If having confidence is golden was the key message at the 2015 China Automobile Dealers Industry Convention, then maintaining and solidifying that confidence certainly was the core message at the 2016 event.
Some 2,000 people from auto dealers and related service providers large and small attended the event organized by China Automobile Dealers Association (CADA) held in Zhuhai, Guangdong Province on November 9-11.
The biggest difference for the event compared to the previous year, besides a location change, was that it was held in an entirely different market environment: while the 2015 event came on the heels of weak summer months due to the stock market crash and was just over one month into the start of a policy that cut vehicle purchase tax for 1.6L and below passenger vehicles in half, last year’s event arrived after a strong Q3 and start to Q4 but purchase tax policy was about to expire in about a month and a half (the Chinese government later ended up extending the tax policy for another year but at a lesser discounted rate of 7.5 percent instead of 5 percent).
The mood I sensed at last year’s event was anxiety, anxiousness and pessimism, unlike the previous when it was optimism and anticipation.
Are the good times coming to an end soon?
One of the live surveys conducted at the event asked attendees how much the market will grow in 2017 and more than 70 percent of the respondents picked the choice of “5 percent or below.” The State Information Center (SIC) gave three possible growth scenarios for passenger vehicle sales growth in 2017: zero growth if the policy does not continue, 4.4 percent if it continues but at a lower discounted rate of 7.5 percent rather than 5 percent and 9 percent if it continues as is.
The longer term prospect for the industry, according to SIC, is that potential for growth remains over the next 10 years, with growth about 1-1.3X the GDP growth during the 13th Five-Year Plan period (2016-2020) but falling below GDP growth during the 14th Five-Year Plan period (2021-2025).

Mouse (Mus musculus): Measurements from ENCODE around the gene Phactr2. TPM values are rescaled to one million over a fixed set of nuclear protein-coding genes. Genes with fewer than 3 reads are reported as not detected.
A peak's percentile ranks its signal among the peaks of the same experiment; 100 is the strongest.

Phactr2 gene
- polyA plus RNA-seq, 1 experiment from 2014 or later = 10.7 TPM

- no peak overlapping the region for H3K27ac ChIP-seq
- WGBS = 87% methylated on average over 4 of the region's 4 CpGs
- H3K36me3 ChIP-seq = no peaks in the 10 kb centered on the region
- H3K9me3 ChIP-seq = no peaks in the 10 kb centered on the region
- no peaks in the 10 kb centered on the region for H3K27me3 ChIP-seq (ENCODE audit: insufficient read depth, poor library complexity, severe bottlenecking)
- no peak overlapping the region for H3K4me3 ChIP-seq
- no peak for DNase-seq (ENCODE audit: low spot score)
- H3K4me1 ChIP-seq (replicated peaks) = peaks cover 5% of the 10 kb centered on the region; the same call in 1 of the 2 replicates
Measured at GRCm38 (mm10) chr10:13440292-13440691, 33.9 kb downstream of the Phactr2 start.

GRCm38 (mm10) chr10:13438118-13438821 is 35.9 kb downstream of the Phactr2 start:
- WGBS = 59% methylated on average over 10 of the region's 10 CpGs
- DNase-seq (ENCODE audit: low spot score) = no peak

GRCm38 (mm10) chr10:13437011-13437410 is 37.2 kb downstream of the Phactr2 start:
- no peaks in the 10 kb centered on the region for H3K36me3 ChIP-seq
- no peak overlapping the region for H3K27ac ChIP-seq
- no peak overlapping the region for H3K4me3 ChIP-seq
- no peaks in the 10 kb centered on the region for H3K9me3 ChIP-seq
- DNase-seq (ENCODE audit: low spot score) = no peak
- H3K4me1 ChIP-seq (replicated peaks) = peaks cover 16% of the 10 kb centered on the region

What should the dealers do to confront the short- and long-term challenges? The same things that have helped them get to where they are today, according to CADA President Shen Jinjun.
Those things are simply a transformation of how they conduct business, such as moving from making a profit (falling) by selling vehicles toward better management of customers, services and improving customer satisfaction, to improving OEM dealer relationship.
Shen believes that the industry has simply transformed into a buyer’s market featuring both new car purchases and used car transactions, like the developed automotive markets of the west. The real internal drivers of growth, according to Shen, will be financing services and used car sales, rather than preferential policies.
Shen is right. Preferential policies will end sooner or later and dealers and OEMs must confront that reality earlier than later. Those that embrace the internal drivers and innovative new business models certainly will be in the driver’s seat regardless of how policies change.